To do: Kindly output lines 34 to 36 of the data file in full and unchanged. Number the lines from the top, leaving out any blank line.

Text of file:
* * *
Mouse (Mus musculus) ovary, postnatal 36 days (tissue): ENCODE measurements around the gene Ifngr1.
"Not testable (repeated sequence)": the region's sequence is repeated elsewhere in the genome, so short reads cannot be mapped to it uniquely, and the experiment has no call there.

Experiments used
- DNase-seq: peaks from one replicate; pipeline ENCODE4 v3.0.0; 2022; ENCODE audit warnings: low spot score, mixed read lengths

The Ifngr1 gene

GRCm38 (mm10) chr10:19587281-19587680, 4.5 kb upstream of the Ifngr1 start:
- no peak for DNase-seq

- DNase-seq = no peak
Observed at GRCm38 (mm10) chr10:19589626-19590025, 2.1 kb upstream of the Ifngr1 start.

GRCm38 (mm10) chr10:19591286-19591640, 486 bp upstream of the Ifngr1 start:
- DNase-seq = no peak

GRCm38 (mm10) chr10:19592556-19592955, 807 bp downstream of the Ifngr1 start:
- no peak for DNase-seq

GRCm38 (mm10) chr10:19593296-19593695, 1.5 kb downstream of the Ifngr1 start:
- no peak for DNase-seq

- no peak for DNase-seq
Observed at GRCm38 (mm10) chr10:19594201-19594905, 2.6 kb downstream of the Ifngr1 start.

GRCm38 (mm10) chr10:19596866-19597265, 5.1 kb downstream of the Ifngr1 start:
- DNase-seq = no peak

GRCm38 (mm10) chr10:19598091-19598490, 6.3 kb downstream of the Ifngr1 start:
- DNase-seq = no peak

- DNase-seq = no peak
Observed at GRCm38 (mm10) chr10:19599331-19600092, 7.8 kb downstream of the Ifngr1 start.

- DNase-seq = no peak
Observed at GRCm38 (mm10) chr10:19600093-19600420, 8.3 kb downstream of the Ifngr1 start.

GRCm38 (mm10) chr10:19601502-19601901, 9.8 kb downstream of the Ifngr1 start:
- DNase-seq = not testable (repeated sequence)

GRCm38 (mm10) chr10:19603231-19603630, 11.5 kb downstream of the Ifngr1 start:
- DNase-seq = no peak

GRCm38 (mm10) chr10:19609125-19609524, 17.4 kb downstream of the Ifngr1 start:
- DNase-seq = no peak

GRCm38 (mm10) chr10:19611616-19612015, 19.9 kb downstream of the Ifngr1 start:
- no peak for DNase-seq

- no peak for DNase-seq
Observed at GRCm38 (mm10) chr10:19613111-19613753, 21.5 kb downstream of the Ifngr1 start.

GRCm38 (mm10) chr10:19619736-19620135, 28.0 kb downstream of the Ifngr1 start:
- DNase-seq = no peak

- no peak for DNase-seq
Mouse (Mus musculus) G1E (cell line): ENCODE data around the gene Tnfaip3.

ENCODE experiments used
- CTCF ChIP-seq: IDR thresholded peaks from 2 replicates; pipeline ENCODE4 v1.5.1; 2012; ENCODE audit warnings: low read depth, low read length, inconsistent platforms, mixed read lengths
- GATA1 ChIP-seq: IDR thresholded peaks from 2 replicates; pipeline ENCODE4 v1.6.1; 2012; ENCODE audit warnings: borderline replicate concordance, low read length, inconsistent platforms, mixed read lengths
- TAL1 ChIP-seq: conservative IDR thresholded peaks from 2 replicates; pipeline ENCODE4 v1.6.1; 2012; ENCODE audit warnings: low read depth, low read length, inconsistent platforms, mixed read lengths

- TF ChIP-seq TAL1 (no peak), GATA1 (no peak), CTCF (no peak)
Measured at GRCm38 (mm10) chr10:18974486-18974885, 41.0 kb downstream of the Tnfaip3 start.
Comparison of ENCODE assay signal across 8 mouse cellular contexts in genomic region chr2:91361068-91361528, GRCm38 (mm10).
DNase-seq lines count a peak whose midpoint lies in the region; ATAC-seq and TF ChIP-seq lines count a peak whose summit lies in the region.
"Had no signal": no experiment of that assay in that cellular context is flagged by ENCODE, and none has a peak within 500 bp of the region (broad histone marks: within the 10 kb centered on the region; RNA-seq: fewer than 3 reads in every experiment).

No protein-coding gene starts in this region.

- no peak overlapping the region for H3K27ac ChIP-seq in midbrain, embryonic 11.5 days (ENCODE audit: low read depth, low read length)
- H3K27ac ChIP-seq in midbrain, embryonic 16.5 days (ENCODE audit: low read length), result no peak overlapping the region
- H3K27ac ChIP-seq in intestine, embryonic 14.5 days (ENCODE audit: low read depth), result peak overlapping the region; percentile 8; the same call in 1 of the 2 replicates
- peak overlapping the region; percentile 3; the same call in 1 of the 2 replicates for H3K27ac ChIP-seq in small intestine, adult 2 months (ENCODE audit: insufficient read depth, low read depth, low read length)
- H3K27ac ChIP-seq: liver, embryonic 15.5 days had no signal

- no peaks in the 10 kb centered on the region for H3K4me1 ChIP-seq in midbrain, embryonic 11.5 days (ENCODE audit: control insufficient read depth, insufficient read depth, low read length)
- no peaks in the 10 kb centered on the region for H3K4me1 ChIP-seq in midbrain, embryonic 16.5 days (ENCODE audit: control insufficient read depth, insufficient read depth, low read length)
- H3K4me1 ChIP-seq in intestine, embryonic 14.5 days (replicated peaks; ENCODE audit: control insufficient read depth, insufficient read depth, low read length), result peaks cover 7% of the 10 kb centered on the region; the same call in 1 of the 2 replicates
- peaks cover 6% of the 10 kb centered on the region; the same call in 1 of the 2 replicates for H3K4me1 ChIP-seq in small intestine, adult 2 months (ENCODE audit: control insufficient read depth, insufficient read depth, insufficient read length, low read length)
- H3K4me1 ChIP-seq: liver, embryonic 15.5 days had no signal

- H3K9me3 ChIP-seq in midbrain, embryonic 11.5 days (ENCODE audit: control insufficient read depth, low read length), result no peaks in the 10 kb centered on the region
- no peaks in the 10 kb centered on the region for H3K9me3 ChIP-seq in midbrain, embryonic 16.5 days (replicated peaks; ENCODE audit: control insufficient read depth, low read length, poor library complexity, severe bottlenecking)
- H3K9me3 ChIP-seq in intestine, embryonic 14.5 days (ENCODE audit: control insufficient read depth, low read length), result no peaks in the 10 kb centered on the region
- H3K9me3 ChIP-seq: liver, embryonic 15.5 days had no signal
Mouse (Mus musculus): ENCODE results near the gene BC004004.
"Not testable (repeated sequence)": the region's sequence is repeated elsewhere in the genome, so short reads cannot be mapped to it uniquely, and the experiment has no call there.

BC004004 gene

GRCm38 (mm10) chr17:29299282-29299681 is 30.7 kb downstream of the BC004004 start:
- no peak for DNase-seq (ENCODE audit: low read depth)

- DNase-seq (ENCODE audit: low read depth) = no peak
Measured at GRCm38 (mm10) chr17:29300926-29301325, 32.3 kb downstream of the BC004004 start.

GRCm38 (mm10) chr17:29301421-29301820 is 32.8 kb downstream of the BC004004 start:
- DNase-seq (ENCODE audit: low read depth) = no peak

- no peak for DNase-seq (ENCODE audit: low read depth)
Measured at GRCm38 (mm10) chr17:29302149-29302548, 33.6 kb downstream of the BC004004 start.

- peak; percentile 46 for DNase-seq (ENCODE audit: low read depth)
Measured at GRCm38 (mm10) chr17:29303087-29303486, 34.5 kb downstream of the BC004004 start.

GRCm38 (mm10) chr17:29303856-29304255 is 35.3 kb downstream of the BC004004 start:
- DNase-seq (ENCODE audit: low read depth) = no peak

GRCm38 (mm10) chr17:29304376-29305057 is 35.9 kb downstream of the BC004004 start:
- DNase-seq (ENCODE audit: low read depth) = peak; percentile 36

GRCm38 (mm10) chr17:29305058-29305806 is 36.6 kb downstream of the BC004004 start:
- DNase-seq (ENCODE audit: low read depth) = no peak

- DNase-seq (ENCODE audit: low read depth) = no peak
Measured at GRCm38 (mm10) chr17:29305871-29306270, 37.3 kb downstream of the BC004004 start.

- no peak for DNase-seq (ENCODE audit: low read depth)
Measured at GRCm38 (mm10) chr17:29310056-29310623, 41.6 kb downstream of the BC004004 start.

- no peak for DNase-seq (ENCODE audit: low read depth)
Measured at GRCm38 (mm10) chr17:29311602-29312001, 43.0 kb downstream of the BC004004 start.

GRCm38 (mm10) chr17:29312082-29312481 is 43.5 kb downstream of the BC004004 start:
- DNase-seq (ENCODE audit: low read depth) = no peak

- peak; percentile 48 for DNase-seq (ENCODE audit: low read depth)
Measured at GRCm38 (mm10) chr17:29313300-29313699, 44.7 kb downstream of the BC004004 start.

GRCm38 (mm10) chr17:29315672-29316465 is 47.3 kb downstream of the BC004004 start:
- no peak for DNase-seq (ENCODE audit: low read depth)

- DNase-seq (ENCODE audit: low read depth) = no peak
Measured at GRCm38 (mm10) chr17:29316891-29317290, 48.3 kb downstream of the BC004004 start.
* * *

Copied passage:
- no peak for DNase-seq
Observed at GRCm38 (mm10) chr10:19613111-19613753, 21.5 kb downstream of the Ifngr1 start.

GRCm38 (mm10) chr10:19619736-19620135, 28.0 kb downstream of the Ifngr1 start: